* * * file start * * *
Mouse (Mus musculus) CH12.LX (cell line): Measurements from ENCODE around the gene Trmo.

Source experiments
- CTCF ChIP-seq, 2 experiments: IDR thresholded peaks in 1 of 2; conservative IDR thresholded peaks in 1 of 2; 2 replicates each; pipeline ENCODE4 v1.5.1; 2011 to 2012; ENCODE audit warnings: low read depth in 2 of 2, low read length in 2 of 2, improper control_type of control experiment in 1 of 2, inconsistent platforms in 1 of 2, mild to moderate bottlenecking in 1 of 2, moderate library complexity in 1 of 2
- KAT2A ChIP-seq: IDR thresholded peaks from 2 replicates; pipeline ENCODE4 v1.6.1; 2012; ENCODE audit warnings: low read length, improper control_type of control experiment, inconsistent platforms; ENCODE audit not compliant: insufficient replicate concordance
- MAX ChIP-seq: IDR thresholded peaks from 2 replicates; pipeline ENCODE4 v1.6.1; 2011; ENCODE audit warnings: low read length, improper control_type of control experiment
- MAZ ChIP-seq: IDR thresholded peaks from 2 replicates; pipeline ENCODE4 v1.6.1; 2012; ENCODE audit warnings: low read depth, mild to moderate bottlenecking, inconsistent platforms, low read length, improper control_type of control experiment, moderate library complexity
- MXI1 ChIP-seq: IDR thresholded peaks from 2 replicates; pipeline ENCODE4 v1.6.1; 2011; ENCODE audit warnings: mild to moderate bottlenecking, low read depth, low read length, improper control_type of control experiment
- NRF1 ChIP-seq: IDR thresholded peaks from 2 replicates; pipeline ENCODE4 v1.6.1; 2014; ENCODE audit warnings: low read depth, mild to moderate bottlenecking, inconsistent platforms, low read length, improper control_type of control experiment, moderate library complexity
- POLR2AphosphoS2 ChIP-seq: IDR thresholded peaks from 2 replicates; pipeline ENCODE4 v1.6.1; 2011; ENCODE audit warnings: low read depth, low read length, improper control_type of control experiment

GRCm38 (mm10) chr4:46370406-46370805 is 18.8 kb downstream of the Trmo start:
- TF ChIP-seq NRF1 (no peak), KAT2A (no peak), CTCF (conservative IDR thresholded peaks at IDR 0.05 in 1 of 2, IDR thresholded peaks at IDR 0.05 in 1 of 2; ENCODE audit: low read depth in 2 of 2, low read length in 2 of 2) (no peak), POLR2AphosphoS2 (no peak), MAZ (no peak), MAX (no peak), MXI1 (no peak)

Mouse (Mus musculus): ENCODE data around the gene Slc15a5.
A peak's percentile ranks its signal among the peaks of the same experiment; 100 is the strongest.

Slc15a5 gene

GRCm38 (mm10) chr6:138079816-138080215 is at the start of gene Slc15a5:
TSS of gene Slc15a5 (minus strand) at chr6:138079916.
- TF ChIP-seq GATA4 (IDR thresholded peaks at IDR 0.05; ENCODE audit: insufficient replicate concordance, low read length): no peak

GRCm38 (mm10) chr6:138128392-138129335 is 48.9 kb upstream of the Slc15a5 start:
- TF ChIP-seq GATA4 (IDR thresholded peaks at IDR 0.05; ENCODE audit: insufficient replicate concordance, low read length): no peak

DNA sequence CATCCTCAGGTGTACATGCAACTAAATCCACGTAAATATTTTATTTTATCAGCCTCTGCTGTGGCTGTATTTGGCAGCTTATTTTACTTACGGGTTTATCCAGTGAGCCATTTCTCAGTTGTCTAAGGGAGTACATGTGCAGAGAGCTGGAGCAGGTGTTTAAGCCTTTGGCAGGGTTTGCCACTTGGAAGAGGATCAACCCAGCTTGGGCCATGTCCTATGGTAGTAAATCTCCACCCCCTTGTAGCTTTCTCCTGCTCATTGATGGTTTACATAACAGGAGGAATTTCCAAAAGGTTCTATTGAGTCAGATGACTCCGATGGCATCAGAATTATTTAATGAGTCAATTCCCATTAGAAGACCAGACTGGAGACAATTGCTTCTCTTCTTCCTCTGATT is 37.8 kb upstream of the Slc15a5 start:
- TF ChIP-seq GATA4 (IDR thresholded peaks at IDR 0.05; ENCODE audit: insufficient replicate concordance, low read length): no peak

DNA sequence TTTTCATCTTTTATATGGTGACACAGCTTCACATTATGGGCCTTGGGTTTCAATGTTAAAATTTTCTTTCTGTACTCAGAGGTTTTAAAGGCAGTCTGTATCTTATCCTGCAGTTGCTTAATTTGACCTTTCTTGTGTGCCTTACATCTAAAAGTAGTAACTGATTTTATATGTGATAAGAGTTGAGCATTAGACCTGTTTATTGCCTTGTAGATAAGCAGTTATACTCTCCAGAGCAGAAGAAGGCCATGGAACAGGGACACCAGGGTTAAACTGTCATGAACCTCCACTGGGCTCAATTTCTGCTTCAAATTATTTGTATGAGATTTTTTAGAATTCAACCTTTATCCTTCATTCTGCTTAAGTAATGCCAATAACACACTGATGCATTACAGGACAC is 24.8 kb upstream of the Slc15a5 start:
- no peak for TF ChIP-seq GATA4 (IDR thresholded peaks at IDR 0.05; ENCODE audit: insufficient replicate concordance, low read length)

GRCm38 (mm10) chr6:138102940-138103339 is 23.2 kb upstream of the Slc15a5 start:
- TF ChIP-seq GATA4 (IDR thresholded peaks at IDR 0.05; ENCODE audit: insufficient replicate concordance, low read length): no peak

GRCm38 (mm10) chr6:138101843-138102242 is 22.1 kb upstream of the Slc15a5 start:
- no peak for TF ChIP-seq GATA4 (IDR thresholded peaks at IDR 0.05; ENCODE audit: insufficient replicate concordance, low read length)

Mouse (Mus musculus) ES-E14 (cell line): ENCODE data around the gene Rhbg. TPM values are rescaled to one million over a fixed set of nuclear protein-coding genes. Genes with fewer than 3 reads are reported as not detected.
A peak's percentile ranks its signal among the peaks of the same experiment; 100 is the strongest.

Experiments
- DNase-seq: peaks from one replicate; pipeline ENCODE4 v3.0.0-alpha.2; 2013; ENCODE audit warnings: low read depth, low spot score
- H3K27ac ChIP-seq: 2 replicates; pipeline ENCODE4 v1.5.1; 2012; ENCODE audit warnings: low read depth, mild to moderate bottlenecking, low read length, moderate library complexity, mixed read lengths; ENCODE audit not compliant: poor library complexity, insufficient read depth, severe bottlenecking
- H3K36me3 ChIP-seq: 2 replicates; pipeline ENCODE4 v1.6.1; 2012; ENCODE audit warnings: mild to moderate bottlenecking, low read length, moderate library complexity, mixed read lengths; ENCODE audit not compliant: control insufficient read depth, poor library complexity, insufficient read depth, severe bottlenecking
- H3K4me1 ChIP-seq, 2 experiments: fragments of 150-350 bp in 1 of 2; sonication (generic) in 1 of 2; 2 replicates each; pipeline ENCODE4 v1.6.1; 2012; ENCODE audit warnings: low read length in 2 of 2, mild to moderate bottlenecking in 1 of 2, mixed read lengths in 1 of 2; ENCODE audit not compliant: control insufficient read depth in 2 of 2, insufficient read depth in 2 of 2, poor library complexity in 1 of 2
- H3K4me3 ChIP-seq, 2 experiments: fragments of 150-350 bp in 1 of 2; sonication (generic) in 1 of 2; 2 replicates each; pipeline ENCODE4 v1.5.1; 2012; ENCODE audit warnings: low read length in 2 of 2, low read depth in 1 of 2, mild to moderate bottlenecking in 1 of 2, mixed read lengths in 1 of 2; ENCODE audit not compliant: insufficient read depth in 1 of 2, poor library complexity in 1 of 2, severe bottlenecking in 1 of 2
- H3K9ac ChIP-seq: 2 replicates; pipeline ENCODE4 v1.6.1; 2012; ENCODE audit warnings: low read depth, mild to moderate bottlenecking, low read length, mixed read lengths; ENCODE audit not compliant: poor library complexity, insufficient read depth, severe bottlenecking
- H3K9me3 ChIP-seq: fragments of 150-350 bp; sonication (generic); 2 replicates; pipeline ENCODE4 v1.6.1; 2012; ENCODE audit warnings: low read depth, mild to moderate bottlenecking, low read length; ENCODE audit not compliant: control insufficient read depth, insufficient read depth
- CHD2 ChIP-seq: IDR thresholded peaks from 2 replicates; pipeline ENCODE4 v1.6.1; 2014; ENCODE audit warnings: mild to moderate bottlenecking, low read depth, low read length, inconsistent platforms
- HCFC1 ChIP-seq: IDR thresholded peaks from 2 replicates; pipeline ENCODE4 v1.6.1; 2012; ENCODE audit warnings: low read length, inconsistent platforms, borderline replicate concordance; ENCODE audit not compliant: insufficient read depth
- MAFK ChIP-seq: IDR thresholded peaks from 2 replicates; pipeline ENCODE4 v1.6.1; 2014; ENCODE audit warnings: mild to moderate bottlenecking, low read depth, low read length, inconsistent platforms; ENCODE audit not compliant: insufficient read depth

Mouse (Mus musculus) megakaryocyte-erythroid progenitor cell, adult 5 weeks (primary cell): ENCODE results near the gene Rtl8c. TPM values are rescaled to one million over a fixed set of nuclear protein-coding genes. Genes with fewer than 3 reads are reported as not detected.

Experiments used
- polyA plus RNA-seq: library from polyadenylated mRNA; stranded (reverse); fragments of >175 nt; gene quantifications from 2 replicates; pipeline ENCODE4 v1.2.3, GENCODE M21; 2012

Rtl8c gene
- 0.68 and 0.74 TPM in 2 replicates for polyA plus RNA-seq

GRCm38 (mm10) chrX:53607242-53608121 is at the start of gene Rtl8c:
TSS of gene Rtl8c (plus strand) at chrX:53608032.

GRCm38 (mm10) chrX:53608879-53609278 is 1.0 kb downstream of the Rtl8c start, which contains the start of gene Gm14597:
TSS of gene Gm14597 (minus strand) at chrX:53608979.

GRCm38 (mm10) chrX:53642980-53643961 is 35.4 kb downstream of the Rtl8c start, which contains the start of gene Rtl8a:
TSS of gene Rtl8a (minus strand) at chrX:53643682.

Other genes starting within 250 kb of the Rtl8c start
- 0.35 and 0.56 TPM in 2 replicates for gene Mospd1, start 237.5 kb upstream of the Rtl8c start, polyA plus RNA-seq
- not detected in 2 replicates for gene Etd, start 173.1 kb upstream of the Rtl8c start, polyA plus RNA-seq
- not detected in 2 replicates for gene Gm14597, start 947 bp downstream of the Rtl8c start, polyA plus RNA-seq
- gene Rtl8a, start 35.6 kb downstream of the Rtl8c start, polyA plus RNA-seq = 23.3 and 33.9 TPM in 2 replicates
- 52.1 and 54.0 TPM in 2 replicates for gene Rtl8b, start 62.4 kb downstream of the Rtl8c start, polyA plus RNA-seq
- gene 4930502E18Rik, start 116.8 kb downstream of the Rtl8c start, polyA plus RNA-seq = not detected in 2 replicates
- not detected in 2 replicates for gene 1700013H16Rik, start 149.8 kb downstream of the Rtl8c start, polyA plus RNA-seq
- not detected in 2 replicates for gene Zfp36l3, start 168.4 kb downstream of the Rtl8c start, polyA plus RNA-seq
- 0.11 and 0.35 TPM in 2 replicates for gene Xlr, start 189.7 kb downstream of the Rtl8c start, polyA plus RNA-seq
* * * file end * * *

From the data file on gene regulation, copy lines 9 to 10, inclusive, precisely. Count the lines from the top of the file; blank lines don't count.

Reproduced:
- POLR2AphosphoS2 ChIP-seq: IDR thresholded peaks from 2 replicates; pipeline ENCODE4 v1.6.1; 2011; ENCODE audit warnings: low read depth, low read length, improper control_type of control experiment

GRCm38 (mm10) chr4:46370406-46370805 is 18.8 kb downstream of the Trmo start: